Dignity and Defiance: Stories from Bolivia's Challenge to Globalization

Dignity and Defiance: Stories from Bolivia's Challenge to Globalization

Dignity and Defiance: Stories from Bolivia's Challenge to Globalization

Dignity and Defiance: Stories from Bolivia's Challenge to Globalization


Dignity and Defiance is a powerful, eyewitness account of Bolivia's decade-long rebellion against globalization imposed from abroad. Based on extensive interviews, this story comes alive with first-person accounts of a massive Enron/Shell oil spill from an elderly woman whose livelihood it threatens, of the young people who stood down a former dictator to take back control of their water, and of Bolivia's dramatic and successful challenge to the policies of the World Bank and the International Monetary Fund. Featuring a substantial introduction, a conclusion, and introductions to each of the chapters, this well-crafted mix of storytelling and analysis is a rich portrait of people calling for global integration to be different than it has been: more fair and more just.


Melissa Crane Draper and Jim Shultz

Globalization (glo · bal · I · za · tion), noun: Process by which
the experience of everyday life, marked by the diffusion of
commodities and ideas, is becoming standardized around
the world.

Encyclopedia Britannica

We begin with a question: What is globalization? Historians might tell us that globalization actually began fifty thousand years ago, when a handful of our ancestors began a slow path out of Africa that ended up populating the far corners of the world. For centuries, through wars, commerce, migration, and religious proselytizing, the world has become steadily more integrated. In short, globalization is nothing new.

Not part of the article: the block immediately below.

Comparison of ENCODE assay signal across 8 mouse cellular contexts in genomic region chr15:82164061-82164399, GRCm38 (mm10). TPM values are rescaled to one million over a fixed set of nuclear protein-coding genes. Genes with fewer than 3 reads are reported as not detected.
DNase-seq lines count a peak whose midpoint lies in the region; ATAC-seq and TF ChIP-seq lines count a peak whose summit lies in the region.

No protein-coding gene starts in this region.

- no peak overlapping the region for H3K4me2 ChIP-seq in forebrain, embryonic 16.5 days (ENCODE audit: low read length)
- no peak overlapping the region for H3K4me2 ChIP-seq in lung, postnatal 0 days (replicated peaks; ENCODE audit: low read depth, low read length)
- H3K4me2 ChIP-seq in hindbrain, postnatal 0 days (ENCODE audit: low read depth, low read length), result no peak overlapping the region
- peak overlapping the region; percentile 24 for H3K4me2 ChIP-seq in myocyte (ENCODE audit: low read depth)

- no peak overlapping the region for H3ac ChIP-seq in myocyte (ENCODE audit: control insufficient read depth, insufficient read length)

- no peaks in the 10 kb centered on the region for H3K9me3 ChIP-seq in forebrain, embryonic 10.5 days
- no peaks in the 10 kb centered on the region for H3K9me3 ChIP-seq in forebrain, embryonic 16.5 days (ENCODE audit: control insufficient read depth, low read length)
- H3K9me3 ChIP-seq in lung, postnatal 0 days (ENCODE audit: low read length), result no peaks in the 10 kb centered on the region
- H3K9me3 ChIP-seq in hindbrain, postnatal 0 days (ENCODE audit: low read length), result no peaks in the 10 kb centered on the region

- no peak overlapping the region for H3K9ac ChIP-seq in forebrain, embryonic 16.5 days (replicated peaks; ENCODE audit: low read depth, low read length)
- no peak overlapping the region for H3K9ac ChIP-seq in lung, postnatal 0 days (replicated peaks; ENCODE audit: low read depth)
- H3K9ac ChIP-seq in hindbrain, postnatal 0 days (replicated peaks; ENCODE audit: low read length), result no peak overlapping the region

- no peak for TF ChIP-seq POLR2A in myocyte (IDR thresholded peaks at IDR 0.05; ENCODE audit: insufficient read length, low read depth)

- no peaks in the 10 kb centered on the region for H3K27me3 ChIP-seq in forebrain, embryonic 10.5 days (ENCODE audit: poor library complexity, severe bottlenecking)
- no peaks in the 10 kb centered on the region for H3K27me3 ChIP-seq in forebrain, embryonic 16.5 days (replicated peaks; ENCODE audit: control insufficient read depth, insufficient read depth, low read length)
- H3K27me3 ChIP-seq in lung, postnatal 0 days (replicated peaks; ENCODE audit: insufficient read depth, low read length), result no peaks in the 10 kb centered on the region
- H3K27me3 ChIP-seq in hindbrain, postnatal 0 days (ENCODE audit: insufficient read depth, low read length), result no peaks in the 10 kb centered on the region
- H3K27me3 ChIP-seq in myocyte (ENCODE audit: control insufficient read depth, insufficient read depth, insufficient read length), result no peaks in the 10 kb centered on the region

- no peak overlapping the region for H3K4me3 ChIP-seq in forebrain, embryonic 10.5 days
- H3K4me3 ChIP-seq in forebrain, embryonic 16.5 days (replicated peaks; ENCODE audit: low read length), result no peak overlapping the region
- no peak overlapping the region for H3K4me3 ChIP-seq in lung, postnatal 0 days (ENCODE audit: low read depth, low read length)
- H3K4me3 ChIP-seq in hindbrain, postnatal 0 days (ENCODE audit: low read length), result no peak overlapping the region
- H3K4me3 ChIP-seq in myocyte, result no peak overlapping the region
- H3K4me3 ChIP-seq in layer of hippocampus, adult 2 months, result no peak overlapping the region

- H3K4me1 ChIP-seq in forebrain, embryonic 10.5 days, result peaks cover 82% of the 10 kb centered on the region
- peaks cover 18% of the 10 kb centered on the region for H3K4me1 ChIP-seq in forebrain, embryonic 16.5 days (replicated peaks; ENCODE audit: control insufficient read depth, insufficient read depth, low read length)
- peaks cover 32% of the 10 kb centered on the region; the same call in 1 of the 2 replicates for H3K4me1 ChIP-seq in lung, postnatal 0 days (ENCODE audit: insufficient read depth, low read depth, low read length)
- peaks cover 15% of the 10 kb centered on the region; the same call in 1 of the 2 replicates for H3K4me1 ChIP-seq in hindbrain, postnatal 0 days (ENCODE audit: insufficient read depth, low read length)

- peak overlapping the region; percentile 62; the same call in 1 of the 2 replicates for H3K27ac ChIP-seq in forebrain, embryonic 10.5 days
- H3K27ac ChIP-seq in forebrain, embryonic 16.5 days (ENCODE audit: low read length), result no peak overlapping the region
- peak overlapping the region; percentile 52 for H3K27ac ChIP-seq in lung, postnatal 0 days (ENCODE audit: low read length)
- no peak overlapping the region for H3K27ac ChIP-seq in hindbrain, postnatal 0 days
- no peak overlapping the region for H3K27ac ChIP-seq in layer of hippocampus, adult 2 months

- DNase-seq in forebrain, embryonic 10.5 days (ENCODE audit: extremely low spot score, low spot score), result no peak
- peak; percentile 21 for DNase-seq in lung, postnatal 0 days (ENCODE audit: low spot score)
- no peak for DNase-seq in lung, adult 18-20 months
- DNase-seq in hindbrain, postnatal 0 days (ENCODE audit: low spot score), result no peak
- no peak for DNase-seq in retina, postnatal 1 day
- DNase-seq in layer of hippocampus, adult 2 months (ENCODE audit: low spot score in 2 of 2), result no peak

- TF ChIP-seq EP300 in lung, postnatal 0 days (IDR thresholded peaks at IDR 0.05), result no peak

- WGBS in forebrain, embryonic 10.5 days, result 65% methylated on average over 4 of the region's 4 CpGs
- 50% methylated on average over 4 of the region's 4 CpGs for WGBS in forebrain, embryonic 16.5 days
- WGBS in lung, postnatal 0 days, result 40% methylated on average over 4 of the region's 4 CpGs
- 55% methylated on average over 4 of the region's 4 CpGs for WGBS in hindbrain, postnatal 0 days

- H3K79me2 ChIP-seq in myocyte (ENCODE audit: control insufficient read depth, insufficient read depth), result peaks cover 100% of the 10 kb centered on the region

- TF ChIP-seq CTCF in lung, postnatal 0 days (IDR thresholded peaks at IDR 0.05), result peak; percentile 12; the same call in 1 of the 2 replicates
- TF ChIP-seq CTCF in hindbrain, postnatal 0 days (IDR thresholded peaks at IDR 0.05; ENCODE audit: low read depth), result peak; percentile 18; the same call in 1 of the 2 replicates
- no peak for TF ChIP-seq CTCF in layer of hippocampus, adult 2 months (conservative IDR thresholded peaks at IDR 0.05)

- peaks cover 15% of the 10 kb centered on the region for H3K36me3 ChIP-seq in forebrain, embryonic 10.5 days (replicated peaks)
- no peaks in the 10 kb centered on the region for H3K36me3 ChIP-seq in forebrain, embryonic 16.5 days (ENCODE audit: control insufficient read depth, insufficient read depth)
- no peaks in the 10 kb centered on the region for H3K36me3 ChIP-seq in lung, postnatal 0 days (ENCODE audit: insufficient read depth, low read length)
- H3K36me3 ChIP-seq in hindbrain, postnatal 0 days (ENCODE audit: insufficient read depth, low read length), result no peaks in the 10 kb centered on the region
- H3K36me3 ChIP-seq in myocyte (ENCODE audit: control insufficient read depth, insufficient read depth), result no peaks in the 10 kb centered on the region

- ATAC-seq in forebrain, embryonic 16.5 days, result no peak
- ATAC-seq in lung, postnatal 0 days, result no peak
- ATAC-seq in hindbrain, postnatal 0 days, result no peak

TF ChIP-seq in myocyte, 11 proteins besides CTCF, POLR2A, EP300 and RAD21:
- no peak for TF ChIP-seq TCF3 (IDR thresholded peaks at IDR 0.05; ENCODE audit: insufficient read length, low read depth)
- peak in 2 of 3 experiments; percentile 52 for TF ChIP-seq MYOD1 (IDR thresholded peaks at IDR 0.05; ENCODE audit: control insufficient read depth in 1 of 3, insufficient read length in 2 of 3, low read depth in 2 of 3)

Today the word globalization has become a catchall that means many different things all at once. On the lips of some, the word refers to economic globalization—the movement of money, goods, business, and migrant labor to foreign markets in search of higher profits and wages. Others think more in terms of political globalization, the rise of global rules and institutions that wield heavy influence over the choices of sovereign nations. For others still, the term conjures up thoughts of the cultural integration—Cuban salsa mixed with British rock, forming something creative and new, or U.S. sitcoms supplanting local television programming.

Globalization leaped into popular use even more in 1999, in the aftermath of protests in the streets of Seattle outside a meeting of the World Trade Organization. The movement that filled those streets was quickly labeled antiglobalization, whereas the opposition was quickly labeled proglobalization. Neither label actually catches the more complex story underneath.

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